Athletic Heart Syndrome
Athletic heart syndrome is the adaptation of an athlete's heart in response the physiologic stresses of strenuous physical training. It can be difficult to distinguish a significant medical condition from an athletic heart.
The heart adapts to physical demands by enlarging, especially the left ventricle. Enlargement increases the cardiac output, the amount of blood pumped with each beat of the heart. The exact type of adaptation depends on the nature of the physical demand. There are two types of demand, static and dynamic. Static demand involves smaller groups of muscles under extreme resistance for brief period. An example is weight lifting. Dynamic training involves larger groups of muscles at lower resistance for extended periods of time. Examples are aerobic training and tennis. Cardiac enlargement is associated with dynamic training. The heart's response to static training is hypertrophy, thickening of the muscle walls of the heart. As the wall of the heart adapts, there are changes in the electrical conducting system of the heart. Because of the larger volume of blood being pumped with each heart beat, the heart rate when at rest decreases below the normal level for nonathletes.
Sudden unexpected death (SUD) is the death of an athlete, usually during or shortly after physical activity. Often, there is no warning that the person will experience SUD, although in some cases, warning signs appear which cause the person to seek medical advice. Importantly, cases of death occurring during physical activity are not caused by athletic heart syndrome, but by undiagnosed heart disorders.
Causes and symptoms
Athletic heart syndrome is the consequence of a normal adaptation by the heart to increased physical activity. The changes in the electrical conduction system of the heart may be pronounced and diagnostic, but should not cause problems. In the case of SUD, other heart problems are involved. In 85-97% of the cases of SUD, an underlying structural defect of the heart has been noted.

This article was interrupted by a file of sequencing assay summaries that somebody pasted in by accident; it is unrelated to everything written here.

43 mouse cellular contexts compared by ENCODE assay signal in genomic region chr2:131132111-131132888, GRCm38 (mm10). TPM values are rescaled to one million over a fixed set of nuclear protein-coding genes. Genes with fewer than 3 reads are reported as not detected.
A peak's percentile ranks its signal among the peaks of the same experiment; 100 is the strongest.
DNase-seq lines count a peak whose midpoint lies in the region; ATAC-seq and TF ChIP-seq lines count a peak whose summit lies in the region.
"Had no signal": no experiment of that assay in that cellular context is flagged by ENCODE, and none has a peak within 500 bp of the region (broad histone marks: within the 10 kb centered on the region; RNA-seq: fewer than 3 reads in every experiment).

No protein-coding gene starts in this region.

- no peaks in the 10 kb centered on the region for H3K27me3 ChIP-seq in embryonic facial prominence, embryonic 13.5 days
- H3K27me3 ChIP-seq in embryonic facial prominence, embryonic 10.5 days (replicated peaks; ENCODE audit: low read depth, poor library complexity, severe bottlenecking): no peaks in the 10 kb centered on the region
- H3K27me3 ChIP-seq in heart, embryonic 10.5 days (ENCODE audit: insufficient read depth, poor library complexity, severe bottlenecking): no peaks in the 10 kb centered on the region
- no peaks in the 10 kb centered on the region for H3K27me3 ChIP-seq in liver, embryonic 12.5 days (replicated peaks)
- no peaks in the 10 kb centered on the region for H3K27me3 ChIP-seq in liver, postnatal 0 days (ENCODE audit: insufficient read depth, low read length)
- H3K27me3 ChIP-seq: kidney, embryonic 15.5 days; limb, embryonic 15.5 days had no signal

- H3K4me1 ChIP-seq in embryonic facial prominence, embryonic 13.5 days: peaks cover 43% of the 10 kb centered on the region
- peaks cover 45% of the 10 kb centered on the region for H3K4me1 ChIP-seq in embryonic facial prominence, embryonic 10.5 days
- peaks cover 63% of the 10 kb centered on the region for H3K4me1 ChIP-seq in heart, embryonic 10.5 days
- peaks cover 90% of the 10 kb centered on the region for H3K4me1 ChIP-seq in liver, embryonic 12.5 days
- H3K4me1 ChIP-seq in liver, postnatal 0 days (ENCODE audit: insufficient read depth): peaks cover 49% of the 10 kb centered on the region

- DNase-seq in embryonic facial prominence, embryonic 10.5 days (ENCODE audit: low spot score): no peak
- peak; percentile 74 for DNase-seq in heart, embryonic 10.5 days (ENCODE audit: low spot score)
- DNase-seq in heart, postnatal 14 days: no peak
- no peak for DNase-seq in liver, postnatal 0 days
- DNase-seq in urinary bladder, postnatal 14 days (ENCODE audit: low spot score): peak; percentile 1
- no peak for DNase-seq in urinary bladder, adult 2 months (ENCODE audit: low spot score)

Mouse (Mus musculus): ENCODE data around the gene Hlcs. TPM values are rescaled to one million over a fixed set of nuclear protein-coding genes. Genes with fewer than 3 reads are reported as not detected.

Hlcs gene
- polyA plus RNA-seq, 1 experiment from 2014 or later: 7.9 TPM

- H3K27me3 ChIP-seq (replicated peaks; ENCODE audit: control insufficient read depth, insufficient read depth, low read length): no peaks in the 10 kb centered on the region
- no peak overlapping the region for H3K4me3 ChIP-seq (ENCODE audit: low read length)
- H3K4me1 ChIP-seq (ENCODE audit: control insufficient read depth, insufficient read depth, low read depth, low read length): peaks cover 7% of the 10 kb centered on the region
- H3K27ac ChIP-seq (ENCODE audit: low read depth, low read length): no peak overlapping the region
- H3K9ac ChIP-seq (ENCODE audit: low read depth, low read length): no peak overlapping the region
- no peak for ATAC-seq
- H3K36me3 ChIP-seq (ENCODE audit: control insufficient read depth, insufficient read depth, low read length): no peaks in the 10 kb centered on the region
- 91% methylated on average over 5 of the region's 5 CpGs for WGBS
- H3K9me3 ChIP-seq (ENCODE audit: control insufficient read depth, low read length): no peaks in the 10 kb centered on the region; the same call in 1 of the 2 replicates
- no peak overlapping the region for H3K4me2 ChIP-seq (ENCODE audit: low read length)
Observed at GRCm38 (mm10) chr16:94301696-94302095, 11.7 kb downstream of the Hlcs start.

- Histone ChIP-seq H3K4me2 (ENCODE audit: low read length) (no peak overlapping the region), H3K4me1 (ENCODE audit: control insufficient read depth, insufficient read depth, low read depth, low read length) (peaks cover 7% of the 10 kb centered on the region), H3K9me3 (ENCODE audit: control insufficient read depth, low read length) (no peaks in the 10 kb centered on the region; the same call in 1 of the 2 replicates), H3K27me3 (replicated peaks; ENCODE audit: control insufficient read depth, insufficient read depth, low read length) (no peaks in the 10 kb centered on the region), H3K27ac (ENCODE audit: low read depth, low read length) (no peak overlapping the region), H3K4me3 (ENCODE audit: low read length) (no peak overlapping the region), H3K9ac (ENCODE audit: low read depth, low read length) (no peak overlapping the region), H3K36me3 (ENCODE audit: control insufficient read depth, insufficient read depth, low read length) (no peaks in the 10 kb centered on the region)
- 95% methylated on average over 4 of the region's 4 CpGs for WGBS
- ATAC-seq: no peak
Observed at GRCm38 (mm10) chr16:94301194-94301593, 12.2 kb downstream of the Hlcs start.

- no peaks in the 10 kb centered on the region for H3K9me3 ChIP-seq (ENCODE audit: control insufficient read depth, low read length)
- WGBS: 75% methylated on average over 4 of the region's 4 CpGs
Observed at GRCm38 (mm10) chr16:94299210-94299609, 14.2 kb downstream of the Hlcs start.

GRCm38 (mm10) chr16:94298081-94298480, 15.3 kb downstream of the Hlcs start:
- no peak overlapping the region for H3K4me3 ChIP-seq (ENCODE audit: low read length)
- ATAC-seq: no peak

The changes in the heart beat caused by the electrical conduction system of the heart are detectable on an electrocardiogram. Many of the changes seen in athletic heart syndrome mimic those of various heart diseases. Careful examination must be made to distinguish heart disease from athletic heart syndrome.
The yearly rate for occurrence of SUD in people less than 35 years of age is less than seven incidents per 100,000. Of all SUD cases, only about 8% are exercise related. On a national basis, this means that each year approximately 25 athletes experience SUD. In persons over age 35, the incidence of SUD is approximately 55 in 100,000, with only 3% of the cases occurring during exercise.
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Braunwald, E. Heart Disease. Philadelphia: W. B. Saunders Co., 1997.
Gibler, W. B., and T. P. Aufderheide. Emergency Cardiac Care. St. Louis: Mosby, 1994.
John T. Lohr, PhD